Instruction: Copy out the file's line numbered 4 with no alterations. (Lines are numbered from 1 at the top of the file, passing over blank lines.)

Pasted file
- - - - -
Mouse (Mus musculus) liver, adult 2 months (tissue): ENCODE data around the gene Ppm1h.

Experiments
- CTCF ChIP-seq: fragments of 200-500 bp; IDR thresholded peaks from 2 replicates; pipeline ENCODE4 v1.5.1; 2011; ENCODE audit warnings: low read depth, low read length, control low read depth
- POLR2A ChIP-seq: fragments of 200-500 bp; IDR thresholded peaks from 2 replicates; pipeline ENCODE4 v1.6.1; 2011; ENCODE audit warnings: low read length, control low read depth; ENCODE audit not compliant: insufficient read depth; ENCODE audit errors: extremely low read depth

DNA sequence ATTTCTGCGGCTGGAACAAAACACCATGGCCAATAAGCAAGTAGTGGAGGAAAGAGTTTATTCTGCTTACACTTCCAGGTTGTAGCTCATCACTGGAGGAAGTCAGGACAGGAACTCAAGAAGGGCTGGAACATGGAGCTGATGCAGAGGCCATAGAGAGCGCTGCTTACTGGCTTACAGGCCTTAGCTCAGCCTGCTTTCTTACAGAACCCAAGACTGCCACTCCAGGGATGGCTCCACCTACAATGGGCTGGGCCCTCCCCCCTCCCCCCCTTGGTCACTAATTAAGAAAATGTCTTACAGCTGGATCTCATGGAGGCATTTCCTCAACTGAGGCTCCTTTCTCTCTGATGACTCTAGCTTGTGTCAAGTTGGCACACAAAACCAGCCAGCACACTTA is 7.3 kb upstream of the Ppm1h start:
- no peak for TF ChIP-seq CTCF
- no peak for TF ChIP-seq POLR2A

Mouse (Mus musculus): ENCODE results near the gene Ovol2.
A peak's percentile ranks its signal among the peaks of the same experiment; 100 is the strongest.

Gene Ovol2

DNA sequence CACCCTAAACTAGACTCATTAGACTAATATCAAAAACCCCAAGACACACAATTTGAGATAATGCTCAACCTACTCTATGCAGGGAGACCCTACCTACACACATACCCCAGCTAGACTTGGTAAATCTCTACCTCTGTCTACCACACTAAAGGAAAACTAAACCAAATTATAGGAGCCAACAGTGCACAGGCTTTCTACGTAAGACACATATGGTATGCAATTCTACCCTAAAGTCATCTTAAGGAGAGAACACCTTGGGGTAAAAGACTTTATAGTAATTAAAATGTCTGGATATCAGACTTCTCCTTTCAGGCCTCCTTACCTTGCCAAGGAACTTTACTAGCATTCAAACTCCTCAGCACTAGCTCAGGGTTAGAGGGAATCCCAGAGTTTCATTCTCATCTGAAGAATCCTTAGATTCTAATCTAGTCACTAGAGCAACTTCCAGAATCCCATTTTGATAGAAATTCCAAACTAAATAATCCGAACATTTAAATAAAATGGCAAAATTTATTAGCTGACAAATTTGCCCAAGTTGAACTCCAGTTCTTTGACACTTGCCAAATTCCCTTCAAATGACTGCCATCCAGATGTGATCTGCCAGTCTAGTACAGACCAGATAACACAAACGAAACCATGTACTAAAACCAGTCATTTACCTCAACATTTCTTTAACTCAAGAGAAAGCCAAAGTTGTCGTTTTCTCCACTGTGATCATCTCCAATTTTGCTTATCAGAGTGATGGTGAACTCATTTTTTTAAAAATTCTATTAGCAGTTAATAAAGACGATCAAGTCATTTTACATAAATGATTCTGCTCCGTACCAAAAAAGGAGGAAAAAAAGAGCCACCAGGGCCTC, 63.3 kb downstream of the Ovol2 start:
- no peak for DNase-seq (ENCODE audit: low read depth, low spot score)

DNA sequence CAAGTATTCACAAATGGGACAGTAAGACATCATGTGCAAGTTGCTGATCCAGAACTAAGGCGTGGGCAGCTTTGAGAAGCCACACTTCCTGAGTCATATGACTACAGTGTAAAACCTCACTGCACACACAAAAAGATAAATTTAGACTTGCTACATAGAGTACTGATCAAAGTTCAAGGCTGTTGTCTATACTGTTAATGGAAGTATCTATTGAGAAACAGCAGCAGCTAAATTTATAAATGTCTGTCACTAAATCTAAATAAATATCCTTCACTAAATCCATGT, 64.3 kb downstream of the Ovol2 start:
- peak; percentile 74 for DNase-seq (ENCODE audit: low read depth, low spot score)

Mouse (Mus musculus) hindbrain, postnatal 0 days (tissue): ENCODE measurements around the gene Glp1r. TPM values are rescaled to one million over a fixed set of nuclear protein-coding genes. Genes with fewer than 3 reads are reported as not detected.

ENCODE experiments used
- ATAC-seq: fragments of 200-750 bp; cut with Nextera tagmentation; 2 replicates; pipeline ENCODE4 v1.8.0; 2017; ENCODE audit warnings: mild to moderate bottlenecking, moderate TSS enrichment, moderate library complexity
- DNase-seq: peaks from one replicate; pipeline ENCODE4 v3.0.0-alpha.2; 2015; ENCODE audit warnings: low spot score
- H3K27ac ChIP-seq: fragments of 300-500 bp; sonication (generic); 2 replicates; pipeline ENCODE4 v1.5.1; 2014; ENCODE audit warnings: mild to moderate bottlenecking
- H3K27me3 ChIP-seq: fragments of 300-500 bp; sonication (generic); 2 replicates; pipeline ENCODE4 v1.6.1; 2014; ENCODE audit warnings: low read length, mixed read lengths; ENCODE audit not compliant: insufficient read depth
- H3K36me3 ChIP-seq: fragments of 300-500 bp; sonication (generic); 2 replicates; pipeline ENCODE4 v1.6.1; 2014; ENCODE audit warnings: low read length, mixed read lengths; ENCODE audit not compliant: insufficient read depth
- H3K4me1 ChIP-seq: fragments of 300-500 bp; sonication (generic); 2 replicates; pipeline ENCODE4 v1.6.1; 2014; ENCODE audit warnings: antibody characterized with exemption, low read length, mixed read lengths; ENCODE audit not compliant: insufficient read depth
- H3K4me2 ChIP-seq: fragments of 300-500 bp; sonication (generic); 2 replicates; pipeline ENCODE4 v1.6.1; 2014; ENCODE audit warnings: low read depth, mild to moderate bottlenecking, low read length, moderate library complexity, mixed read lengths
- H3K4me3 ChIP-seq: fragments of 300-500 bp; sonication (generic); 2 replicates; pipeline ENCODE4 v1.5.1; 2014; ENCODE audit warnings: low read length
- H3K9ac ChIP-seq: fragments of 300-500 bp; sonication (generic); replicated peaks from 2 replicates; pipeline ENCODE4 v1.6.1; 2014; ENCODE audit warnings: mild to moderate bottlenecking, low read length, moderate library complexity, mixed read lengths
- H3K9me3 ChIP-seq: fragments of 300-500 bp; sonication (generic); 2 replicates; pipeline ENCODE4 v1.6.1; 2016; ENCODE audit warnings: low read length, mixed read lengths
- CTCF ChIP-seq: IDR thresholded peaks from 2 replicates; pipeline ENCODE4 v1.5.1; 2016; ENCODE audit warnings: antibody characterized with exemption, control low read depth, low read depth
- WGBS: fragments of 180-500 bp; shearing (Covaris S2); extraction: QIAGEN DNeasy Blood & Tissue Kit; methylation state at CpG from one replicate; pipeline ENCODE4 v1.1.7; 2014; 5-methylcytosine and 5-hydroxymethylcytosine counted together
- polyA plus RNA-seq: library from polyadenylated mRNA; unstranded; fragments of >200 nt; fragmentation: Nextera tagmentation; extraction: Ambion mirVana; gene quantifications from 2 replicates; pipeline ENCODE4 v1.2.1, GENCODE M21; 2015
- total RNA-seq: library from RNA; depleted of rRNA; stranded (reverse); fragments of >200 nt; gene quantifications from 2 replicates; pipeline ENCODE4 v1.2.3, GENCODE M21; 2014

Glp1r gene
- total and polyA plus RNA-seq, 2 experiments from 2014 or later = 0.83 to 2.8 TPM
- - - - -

- POLR2A ChIP-seq: fragments of 200-500 bp; IDR thresholded peaks from 2 replicates; pipeline ENCODE4 v1.6.1; 2011; ENCODE audit warnings: low read length, control low read depth; ENCODE audit not compliant: insufficient read depth; ENCODE audit errors: extremely low read depth